Customer Experience News & Trends

5 listening mistakes that kill customer satisfaction

You hear customers’ words, but do you always process what they actually mean? Probably not if you commit any of these five listening mistakes that can stymie an otherwise good customer experience.

Whether you’re helping customers with a problem on the phone, talking in person on a sales call or gathering survey feedback, even the most seasoned professionals get distracted from thoughtful listening from time to time.

It’s no crime, but it can cause you to miss out on valuable information from customers and put them off.

Give full attention, please

Here are the five most common mistakes to avoid so customers get the full attention they deserve:

  • Making predictions. Avoid trying to guess what customers are going to say next. Focus on what they have to say and jump in when they ask a question.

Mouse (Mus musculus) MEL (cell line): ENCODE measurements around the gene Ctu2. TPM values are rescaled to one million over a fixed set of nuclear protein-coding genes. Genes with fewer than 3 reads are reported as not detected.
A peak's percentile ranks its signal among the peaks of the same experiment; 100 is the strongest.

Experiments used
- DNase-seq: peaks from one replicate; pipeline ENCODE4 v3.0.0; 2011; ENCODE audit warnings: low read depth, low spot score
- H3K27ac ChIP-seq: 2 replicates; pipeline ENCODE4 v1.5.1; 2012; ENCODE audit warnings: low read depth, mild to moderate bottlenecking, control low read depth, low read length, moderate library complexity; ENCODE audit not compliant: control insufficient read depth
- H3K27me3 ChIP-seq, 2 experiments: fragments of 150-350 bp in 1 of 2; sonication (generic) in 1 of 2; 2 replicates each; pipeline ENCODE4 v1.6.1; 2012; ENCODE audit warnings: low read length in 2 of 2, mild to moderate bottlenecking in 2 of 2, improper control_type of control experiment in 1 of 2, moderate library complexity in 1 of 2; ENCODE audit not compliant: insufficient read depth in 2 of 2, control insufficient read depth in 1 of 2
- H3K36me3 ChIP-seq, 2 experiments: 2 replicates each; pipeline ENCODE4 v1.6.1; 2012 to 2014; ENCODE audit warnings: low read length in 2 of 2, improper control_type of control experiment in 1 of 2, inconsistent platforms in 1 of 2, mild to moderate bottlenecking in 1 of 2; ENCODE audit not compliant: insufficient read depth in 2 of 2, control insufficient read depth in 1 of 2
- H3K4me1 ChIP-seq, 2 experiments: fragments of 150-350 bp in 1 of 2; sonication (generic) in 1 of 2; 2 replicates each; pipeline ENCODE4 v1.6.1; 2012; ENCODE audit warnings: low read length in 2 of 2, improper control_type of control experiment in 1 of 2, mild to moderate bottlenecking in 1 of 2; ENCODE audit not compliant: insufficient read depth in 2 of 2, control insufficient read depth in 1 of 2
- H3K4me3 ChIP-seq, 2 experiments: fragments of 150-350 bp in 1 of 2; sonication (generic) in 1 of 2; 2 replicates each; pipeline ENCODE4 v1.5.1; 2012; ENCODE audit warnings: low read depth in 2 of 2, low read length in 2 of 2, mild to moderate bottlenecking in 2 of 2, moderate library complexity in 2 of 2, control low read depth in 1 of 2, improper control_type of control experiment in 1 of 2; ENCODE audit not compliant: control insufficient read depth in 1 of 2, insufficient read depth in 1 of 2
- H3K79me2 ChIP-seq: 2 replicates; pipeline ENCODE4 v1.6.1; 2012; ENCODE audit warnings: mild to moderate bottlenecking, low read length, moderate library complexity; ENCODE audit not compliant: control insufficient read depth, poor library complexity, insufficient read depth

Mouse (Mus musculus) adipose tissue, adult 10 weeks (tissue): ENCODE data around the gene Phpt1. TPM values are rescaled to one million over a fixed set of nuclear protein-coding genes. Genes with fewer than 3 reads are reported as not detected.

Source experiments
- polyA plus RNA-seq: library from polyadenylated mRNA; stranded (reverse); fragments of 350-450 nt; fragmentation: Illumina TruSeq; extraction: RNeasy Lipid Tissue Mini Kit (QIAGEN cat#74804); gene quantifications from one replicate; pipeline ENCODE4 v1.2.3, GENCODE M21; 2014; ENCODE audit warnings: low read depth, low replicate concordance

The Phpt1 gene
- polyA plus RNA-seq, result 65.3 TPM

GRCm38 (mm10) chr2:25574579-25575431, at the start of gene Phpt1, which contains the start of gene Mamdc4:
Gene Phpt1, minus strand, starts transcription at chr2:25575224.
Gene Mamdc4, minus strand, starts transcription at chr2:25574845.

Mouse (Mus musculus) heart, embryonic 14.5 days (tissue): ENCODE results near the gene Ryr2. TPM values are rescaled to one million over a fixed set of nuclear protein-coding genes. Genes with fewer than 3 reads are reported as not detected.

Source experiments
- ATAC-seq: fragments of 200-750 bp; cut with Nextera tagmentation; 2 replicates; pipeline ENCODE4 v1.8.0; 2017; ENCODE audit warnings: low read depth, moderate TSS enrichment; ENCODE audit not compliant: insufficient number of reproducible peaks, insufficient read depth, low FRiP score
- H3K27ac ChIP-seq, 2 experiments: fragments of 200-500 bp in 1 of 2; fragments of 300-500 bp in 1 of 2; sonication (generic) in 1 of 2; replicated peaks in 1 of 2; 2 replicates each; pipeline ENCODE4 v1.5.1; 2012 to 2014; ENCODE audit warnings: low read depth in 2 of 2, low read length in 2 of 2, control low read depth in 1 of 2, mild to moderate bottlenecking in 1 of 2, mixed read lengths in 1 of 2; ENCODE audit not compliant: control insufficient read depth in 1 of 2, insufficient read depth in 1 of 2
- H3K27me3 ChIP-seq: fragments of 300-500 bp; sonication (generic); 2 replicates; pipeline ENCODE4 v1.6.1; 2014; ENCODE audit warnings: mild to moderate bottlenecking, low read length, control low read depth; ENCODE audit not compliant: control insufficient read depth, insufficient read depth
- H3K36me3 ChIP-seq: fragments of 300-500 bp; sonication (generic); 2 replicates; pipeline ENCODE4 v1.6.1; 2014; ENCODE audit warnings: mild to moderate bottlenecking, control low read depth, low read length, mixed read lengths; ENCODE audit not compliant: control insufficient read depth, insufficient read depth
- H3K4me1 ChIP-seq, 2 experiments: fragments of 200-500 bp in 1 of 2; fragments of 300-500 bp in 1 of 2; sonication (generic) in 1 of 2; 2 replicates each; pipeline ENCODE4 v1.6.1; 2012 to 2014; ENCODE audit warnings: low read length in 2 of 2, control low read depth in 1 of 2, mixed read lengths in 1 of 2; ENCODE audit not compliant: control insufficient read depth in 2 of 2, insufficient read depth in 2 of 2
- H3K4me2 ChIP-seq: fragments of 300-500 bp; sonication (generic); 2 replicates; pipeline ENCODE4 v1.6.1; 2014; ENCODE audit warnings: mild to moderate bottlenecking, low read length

• Making assumptions. Assuming you know where the conversation is going or what customers want will almost always leads to premature and incorrect solutions or answers. Instead, ask a clarifying question such as, “If I have this right, you’d like me to … Is that correct?” before moving forward.
  • Minimizing concerns. You don’t want to minimize the points or feelings customers share. Respond with a sincere level of concern when customers voice concerns and issues.
  • Repeating. Reciting customers’ exact words because you’ve been encouraged to paraphrase to prove you’ve listened can come across as patronizing. Instead, reword their request or question in terms that you both understand.
  • Interrupting. Sometimes we’re so eager to answer questions or solve problems we jump in before customers are done talking. Customers usually find this rude because it indicates that their words aren’t worthy of some respect. Unless there’s an urgent need, wait until customers stop talking.

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